The gist is that no future political campaign in Virginia will boldly lie as McAuliffe’s did.
    A law enforcement authority of the Commonwealth whether Inspector General, State Police, orLocality Commonwealth Attorney petitions a Va Federal Court Grand Jury for indictment of McAuliffe for his 18USC1343 felony.
    If officers of the Federal Court in Va block the petition “Resisting the execution of the laws under the color of its authority” as defined by Va1-248s application on federal law then those federal court officials are indicted in state court for Va18.2-111/481(5) felony.

  • CCNL

    The VA voters are starting to see the light of rational thinking.

    Some results of said thinking noted previously:

    Putting the kibosh on all religion in less than ten seconds: Priceless !!!

    • As far as one knows or can tell, there was no Abraham i.e. the foundations of Judaism, Christianity and Islam are non-existent.

    • As far as one knows or can tell, there was no Moses i.e the pillars of Judaism, Christianity and Islam have no strength of purpose.

    • There was no Gabriel i.e. Islam fails as a religion. Christianity partially fails.

    • There was no Easter i.e. Christianity completely fails as a religion.

    • There was no Moroni i.e. Mormonism is nothing more than a business cult.

    • Sacred/revered cows, monkey gods, castes, reincarnations and therefore Hinduism fails as a religion.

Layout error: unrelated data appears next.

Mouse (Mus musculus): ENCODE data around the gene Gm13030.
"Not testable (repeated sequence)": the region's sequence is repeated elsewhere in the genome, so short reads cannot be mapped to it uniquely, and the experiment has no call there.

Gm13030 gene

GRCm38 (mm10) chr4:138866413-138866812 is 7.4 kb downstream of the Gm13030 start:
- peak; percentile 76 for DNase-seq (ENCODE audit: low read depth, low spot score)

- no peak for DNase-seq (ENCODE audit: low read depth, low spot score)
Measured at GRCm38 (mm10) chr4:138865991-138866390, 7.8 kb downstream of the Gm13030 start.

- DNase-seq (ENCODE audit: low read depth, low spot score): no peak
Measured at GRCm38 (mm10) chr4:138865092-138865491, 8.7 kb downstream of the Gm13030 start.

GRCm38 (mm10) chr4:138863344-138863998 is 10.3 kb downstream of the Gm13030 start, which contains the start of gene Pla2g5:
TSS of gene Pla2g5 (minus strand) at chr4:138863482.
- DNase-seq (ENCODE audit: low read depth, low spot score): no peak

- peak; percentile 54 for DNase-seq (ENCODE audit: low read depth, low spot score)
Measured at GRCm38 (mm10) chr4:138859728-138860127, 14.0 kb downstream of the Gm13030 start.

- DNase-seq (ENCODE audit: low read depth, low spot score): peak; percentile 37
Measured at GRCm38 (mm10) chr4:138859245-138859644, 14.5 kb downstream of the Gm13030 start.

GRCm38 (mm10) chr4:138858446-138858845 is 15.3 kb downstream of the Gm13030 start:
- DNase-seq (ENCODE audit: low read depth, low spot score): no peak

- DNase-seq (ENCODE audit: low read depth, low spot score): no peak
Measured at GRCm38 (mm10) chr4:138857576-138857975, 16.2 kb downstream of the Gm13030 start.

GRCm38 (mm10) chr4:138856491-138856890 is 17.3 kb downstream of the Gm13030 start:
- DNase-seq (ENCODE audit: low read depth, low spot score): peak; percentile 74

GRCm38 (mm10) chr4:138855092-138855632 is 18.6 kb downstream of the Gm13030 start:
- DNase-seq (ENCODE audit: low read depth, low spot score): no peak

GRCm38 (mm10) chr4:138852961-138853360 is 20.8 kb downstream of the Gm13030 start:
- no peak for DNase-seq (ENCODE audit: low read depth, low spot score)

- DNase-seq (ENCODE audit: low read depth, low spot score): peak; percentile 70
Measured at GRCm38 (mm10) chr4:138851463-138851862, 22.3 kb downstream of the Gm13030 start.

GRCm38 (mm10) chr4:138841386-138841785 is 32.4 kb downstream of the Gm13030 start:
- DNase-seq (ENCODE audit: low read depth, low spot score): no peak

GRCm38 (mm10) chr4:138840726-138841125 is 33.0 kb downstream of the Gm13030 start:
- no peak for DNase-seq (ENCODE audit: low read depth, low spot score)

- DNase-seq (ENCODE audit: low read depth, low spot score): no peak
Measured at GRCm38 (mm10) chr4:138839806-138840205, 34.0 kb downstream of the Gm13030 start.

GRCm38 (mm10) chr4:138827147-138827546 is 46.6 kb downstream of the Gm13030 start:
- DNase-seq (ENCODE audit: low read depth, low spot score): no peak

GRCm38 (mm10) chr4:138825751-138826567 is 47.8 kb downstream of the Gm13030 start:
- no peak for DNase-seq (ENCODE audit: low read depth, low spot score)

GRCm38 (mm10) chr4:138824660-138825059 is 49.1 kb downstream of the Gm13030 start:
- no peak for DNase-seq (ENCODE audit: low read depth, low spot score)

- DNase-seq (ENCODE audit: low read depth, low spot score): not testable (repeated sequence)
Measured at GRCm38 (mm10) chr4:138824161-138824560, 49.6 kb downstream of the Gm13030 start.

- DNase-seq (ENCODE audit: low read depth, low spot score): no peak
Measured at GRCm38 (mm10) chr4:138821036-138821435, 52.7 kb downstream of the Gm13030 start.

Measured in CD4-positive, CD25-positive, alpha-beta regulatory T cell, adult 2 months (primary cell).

• Fat Buddhas here, skinny Buddhas there, reincarnated/reborn Buddhas everywhere makes for a no on Buddhism.

    • A constant cycle of reincarnation until enlightenment is reached and belief that various beings (angels?, tinkerbells? etc) exist that we, as mortals, cannot comprehend makes for a no on Sikhism.

    Added details available upon written request.

  • Secular1


  • Secular1

    The religious right which rails against the so caled victimology on the left, does not miss every chance to display it’s MO “When you can’t beat them, WHINE”. Bugger1 is a classic example of that.

  • Jawja100

    Cooch, McDonnell, Obersheim and EW should all be offered a trans-anal ultrasound probe as a consolation prize. Since they are all so keen on these probes.

  • Secular1

    The cooch is indeed the most despicable specimen of a candidate for governor of any state. He would be an ideal candidate for the county snake handler for the all the redneck churches in hickville USA.

  • cococo

    It’s a great thing that this narcissistic backward fanatical boy-man lost. But the religious right in this country is in no way diminishing.

  • cococo

    I hope Obershain loses.

  • cococo

    Cooch was hampered by his record as Attorney General: corruption allegations and the attack on the climatology prof at UVa, even if the religious right has the same obsession he does about women’s contraception and other reproductive issues. He’s not likeable.

  • crascal

    Cuccinelli claimed that the renowned climate scientist Michael Mann committed fraud against taxpayers when he allegedly manipulated his data in order to get federal research money.